- Prepare your minds for action.
1 Peter 1:13

Friday, June 3, 2011

courage for God's sake

And David said to the men who stood by him, "What shall be done for the man who kills this Philistine and takes away the reproach from Israel? For who is this uncircumcised Philistine, that he should defy the armies of the living God?"
1 Samuel 17:26

This was the courage that drew David to face Goliath. When every other warrior in Saul's army would only cower in fear at the sight of the giant, David felt that the honor of the name of God was at stake. It was not about fear or the outward threat of a man. It was about the integrity of the God of Israel and the power He could bring to bear in battle. David could not stand that this pagan mocked God by mocking Israel.

David's source of courage was the power of God to save. He knew it. He may have been just a "youth", but he had already faced impossible odds. God had given him the strength to defeat a lion and a bear that had threatened his father's flocks. God would give him the power to defeat this "animal" that defied God's people. David was a man with risk taking faith at his disposal.

One important facet of faith is the courage it produces. If I don't have a confident expectation in God, why bother believing at all? If I know that with God's help, I can face what seems impossible, than I know the courage that comes in faith. That is where I really am impressed with Christian faith. It gets me through what seems impossible. I know this, just like David did. In my case, it has not been lions or bears that threatened me, but I have seen plenty of impossible situations that faith and courage in God have strengthened. And I am not talking about my own life. One of the unique privileges of ministry is to be involved with people in their impossibilities. It can be at the death bed of a loved one. It can be through a debilitating illness. It can be through the loss of a job. It can be through what seems a hopeless marriage. It can be through a bitter struggle with a painful past. In all these things, I see the courage that God gave David to face a giant carry people through by faith. And courage for God's sake will make a life SOLID. It really will.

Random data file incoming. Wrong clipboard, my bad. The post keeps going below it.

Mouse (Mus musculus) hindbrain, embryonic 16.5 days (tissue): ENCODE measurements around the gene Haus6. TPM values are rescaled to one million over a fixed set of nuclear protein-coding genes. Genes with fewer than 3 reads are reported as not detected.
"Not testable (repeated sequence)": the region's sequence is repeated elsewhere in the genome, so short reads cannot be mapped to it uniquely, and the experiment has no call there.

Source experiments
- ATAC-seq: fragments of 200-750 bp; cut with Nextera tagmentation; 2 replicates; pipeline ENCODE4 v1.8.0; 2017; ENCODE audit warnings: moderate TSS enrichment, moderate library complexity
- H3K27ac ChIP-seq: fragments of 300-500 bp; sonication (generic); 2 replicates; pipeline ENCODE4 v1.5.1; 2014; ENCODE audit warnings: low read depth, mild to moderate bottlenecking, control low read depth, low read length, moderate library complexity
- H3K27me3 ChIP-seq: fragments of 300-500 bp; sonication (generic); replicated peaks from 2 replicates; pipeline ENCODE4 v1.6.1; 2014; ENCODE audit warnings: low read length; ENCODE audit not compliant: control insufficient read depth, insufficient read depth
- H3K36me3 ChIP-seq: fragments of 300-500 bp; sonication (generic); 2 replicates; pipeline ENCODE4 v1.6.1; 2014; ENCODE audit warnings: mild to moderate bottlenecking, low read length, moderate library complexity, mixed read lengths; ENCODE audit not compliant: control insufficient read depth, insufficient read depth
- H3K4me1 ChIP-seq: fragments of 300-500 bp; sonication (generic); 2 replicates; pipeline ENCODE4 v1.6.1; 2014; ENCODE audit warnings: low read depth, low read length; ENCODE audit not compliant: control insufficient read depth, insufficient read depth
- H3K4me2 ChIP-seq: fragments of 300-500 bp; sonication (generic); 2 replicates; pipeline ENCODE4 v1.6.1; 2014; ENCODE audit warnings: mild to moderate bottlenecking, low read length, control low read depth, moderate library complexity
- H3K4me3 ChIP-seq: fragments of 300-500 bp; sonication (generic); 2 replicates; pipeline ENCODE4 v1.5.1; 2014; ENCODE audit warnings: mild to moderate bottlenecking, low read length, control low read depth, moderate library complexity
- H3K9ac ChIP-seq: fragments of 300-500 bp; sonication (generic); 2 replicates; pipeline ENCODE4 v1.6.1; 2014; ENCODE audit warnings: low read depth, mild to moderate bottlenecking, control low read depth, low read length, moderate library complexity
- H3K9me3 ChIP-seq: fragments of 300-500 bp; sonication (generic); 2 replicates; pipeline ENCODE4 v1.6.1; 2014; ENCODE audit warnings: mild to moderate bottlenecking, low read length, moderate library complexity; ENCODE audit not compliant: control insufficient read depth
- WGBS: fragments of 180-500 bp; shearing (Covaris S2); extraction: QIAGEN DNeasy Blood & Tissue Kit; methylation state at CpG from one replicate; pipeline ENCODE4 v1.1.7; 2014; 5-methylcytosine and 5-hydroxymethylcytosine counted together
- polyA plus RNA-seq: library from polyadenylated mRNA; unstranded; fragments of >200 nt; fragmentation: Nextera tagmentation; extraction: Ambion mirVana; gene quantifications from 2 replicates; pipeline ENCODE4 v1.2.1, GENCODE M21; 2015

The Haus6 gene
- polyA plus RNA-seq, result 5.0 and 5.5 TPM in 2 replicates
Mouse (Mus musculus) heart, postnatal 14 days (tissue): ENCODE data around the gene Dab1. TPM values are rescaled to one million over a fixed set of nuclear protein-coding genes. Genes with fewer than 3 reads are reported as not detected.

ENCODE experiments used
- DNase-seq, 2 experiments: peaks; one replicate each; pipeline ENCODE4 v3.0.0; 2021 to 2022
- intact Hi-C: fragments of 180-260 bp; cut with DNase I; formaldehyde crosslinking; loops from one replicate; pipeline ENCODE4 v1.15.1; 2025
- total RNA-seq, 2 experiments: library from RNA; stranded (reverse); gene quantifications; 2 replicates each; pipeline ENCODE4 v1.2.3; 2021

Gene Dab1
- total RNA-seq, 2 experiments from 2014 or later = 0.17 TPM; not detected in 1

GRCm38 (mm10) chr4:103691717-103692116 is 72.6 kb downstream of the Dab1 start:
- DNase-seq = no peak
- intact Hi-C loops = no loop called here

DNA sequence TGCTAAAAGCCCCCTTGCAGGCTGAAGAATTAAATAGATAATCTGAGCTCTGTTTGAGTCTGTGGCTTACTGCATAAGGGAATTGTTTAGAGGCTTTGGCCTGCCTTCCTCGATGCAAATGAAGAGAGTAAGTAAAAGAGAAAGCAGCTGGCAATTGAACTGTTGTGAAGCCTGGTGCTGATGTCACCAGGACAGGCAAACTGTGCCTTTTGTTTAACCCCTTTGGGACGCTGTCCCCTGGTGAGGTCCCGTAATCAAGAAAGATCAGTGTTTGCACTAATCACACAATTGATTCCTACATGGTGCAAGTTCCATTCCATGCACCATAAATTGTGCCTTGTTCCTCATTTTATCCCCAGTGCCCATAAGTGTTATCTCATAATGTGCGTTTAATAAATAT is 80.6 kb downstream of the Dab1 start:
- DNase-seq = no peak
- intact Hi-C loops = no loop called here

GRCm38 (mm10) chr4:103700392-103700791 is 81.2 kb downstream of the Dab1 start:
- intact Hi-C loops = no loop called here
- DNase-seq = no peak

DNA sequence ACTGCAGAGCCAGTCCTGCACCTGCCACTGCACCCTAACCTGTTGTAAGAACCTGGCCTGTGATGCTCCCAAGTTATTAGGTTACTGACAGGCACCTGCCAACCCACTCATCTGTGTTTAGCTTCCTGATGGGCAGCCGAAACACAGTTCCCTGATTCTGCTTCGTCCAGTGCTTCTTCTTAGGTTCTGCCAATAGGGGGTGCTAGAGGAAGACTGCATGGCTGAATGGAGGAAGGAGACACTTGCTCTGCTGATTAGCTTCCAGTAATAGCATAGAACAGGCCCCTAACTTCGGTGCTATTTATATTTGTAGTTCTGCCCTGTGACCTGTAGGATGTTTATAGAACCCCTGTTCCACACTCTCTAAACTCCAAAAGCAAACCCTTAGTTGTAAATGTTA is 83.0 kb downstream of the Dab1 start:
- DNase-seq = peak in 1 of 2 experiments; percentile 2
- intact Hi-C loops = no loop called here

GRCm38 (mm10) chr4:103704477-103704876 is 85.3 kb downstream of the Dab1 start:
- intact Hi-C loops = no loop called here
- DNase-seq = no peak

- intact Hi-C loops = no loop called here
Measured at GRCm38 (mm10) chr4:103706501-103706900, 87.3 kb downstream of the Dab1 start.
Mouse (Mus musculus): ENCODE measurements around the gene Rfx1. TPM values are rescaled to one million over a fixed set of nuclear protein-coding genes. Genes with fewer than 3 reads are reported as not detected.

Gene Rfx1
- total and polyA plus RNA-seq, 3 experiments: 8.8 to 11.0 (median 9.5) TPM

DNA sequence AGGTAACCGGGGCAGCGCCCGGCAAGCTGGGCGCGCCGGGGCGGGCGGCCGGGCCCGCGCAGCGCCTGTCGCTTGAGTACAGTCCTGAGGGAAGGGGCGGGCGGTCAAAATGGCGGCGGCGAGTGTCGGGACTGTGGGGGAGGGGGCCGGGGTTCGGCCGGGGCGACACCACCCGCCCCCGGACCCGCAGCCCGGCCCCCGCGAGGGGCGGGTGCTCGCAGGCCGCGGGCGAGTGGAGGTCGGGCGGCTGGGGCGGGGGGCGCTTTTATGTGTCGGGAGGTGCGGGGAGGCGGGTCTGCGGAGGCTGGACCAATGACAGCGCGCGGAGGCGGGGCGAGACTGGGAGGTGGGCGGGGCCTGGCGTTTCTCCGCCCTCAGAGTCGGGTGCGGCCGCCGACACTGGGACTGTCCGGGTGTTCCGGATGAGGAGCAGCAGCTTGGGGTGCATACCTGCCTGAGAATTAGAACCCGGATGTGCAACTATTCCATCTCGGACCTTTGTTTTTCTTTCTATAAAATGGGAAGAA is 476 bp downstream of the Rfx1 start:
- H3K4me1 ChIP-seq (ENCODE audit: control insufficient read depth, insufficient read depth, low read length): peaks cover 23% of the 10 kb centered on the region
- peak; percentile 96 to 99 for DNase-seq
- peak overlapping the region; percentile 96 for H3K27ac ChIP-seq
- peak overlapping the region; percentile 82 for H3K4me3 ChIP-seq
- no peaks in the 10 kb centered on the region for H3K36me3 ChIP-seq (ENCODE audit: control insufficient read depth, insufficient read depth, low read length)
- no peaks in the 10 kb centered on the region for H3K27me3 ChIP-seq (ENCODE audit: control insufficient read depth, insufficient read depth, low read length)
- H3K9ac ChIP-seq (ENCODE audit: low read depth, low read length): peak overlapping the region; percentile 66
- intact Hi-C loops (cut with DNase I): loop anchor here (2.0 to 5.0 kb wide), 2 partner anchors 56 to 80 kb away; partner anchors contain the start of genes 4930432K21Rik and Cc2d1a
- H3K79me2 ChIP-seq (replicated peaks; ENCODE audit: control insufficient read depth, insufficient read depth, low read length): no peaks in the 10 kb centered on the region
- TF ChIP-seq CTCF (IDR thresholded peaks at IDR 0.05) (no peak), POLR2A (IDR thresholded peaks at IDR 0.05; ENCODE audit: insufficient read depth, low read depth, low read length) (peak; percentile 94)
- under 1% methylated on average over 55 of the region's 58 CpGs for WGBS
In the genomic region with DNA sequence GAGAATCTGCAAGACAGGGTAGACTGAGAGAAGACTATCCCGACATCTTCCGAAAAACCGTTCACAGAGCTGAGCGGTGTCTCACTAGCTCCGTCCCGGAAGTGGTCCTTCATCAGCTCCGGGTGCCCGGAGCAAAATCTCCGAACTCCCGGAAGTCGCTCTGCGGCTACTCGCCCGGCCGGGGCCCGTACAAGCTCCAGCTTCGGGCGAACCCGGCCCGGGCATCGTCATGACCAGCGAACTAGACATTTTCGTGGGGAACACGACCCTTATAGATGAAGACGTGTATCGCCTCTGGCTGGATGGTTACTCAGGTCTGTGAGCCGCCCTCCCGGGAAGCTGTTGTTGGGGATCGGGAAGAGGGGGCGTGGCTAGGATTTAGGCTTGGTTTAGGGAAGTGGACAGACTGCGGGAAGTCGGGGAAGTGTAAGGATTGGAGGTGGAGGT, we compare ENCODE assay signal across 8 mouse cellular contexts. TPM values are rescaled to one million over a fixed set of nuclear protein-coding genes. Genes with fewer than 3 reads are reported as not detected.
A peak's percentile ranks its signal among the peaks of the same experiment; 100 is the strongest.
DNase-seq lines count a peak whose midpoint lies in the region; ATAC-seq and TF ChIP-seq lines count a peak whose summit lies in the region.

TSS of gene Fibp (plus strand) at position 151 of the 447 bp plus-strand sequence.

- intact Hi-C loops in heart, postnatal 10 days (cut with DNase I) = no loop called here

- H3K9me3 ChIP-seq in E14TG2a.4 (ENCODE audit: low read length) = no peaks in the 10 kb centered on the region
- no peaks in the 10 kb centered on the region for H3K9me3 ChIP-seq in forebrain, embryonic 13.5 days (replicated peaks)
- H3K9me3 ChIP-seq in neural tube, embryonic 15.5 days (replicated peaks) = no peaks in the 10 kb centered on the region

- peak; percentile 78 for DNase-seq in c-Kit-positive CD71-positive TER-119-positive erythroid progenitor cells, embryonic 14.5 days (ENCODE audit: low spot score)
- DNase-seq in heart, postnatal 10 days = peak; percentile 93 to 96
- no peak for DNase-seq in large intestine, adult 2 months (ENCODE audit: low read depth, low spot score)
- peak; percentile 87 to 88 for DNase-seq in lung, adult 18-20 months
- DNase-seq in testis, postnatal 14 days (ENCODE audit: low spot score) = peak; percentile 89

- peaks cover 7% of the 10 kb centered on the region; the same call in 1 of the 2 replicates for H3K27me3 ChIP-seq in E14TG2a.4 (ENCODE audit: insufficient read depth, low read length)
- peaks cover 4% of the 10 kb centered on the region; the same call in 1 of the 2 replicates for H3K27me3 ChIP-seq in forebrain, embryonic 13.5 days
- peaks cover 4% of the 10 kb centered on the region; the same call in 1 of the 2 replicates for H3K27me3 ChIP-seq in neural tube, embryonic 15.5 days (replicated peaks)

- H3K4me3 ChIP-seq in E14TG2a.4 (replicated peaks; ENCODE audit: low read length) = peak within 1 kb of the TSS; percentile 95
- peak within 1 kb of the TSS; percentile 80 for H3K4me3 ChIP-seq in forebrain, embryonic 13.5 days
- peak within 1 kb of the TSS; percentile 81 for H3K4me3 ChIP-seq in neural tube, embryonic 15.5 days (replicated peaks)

- Prepare your minds for action.
1 Peter 1:13

Thursday, June 2, 2011

the measure of a man

But the LORD said to Samuel, "Do not look on his appearance or on the height of his stature, because I have rejected him. For the LORD sees not as man sees: man looks on the outward appearance, but the LORD looks on the heart."
1 Samuel 16:7

In this account of the anointing of David as a boy to be the future king of Israel, we have a look into how God chooses the person He uses. Samuel knew that one of the sons of Jesse would be chosen by God. And the very first son, Eliab impresses Samuel with his appearance. But God gives the old prophet a reminder that there is much more to this than meets the eye. God had not chosen Eliab, as impressive as he appeared on the outside. It was the same story for seven of Jesse's sons.

God wanted a man with the right heart to lead Israel. Jesse had an impressive family. Samuel was taken with the outward appearance of Jesse's sons. But God was concerned with the heart of just one of them, the youngest shepherd boy, David. And in that moment, Samuel learned the importance of the heart in God's choice for a king.